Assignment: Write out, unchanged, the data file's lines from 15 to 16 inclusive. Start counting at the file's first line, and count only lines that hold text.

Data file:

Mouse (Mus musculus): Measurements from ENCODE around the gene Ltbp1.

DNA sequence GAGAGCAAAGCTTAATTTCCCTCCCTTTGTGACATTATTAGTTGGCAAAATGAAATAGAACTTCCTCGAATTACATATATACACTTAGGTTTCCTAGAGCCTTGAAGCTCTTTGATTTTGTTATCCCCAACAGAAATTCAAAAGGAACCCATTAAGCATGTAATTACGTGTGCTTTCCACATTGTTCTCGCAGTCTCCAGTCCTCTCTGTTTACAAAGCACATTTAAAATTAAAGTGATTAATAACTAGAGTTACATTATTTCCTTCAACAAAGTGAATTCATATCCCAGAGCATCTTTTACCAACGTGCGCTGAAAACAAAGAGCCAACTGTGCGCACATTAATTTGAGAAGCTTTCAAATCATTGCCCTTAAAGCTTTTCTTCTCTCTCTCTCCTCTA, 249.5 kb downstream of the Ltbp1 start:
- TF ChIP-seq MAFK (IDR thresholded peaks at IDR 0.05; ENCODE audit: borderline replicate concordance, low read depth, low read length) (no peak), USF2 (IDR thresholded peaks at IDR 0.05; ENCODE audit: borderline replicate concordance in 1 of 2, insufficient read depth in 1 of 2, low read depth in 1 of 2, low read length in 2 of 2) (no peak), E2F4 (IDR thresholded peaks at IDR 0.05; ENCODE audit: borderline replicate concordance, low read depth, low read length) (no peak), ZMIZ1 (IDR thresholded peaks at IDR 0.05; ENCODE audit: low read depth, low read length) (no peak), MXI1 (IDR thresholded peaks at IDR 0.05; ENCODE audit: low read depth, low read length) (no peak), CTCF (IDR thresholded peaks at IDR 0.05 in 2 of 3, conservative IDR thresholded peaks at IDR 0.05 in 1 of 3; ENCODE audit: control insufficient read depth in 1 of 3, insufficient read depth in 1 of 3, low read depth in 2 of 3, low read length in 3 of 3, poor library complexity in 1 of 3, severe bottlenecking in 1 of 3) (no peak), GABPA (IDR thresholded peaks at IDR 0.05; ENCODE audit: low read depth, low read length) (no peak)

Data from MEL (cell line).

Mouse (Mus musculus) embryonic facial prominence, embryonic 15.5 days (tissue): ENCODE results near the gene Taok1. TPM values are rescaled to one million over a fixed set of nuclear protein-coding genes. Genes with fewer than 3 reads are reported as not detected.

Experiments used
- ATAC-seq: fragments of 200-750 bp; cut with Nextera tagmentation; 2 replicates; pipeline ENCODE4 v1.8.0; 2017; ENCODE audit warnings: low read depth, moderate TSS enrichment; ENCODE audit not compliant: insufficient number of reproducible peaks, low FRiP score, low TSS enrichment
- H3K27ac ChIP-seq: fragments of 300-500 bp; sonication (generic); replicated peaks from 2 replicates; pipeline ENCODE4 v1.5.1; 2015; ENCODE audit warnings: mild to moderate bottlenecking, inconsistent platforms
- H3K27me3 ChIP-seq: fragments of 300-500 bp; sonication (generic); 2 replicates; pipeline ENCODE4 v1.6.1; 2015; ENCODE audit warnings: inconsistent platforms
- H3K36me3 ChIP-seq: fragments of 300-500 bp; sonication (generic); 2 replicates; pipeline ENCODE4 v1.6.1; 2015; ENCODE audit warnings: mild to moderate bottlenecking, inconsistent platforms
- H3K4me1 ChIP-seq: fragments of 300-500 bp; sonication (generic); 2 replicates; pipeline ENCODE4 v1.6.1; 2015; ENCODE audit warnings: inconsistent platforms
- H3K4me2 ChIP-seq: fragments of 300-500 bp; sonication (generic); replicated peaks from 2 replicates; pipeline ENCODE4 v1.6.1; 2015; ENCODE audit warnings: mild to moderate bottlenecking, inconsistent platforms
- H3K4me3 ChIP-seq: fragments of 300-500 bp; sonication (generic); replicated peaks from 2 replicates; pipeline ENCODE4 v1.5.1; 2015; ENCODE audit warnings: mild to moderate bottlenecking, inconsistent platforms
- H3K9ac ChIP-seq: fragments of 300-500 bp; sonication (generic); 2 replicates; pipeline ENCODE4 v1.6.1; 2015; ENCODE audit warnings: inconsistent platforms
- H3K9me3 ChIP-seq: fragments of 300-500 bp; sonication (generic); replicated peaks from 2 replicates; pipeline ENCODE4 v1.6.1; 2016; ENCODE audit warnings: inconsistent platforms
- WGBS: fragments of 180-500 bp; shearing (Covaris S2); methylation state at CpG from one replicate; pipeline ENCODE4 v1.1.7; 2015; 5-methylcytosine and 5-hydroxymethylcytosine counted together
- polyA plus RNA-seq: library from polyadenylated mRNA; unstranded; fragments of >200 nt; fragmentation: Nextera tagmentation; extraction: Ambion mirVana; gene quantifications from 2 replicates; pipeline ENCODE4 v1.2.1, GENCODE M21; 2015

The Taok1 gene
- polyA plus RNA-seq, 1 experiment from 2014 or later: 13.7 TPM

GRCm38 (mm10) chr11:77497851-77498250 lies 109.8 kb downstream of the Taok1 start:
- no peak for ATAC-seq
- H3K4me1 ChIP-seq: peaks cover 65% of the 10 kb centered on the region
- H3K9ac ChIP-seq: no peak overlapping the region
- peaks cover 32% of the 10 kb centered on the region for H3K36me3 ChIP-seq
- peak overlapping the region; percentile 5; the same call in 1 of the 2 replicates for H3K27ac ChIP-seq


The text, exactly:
- H3K9me3 ChIP-seq: fragments of 300-500 bp; sonication (generic); replicated peaks from 2 replicates; pipeline ENCODE4 v1.6.1; 2016; ENCODE audit warnings: inconsistent platforms
- WGBS: fragments of 180-500 bp; shearing (Covaris S2); methylation state at CpG from one replicate; pipeline ENCODE4 v1.1.7; 2015; 5-methylcytosine and 5-hydroxymethylcytosine counted together